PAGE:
Emergency crews in the southwestern U.S. state of Arizona have rescued 17 hikers who had been trapped in a scenic canyon after flash floods.
A police helicopter rescued the final two hikers on Monday morning after they spent the night in the canyon at Tenque Verde Falls, outside Tucson. The other 15 people, including a 4-year-old boy, were either airlifted out of the canyon or walked out with the aid of rescue teams on Sunday.
Officials say there is no indication that any of the hikers were seriously hurt in the incident.
They say rescuers dropped food, water and blankets to the last two hikers who spent the night on a cliff surrounded by water.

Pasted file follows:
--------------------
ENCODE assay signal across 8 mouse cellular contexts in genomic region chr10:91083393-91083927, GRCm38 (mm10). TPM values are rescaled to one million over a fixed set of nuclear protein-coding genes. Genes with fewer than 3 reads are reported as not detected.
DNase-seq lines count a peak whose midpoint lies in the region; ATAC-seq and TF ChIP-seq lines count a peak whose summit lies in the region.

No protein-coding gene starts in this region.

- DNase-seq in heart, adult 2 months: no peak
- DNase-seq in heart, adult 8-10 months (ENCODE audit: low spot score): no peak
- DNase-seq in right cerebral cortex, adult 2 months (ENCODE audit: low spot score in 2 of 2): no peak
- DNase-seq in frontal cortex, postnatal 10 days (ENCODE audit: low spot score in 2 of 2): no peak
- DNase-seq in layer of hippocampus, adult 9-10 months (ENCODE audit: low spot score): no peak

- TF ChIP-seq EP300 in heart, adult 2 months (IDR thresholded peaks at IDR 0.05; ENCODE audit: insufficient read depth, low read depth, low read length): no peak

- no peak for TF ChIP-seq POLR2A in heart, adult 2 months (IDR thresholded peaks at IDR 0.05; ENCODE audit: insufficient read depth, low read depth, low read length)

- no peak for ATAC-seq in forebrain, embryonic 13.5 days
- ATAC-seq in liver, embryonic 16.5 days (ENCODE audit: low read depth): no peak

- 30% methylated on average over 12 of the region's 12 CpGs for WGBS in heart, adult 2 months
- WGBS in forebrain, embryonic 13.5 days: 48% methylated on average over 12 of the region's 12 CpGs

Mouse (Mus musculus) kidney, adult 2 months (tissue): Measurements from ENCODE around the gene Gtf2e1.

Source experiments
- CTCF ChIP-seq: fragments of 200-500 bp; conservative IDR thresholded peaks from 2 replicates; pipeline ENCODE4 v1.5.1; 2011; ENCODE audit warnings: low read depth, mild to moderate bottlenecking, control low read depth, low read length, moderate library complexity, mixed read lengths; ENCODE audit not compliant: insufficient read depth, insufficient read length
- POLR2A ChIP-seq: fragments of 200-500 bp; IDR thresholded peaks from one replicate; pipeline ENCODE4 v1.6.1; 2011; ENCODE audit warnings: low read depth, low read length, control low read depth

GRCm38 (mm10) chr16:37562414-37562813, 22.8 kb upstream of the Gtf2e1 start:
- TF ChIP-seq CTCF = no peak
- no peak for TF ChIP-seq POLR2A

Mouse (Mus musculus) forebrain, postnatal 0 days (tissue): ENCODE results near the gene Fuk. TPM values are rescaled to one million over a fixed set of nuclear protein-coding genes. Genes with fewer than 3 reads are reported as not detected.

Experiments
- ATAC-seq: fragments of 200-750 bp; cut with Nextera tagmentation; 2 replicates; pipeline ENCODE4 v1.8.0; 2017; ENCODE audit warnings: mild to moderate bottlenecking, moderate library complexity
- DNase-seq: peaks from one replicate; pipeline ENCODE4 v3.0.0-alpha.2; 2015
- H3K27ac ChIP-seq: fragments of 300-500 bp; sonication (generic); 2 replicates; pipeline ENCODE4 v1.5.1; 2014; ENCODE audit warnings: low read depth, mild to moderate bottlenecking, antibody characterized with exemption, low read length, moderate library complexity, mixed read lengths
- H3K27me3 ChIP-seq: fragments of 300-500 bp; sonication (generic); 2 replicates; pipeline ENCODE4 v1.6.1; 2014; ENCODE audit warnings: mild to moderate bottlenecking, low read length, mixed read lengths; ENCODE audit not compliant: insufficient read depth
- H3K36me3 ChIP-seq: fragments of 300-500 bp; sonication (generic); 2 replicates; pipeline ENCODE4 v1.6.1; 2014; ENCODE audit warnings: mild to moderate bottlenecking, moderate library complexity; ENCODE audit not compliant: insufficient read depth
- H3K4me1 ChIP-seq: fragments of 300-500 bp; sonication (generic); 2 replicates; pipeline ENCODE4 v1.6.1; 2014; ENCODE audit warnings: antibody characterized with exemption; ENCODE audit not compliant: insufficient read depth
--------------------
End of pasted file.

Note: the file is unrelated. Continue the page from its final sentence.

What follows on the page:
Officials say they canyon normally has only a trickle of water, but flash floods raised the water level to up to 244 centimeters.
Police officials say that hikers often decide to go out just after it rains because the air temperature is cooler, not realizing that they are walking into areas that are at risk of flash flooding.
Earlier this month, 10 members of a family were killed, including several children, when they were at a popular swimming hole in Arizona. A flash flood caused a wall of water to descend into the canyon without warning, sweeping the family away on the Verde River inside Tonto National Forest.
Local authorities say up to 4 centimeters of rain from an intense thunderstorm had fallen during one hour in a remote area about 14 kilometers upstream causing the surge of water downstream. They say the swimmers had no warning before the wall of water hit them.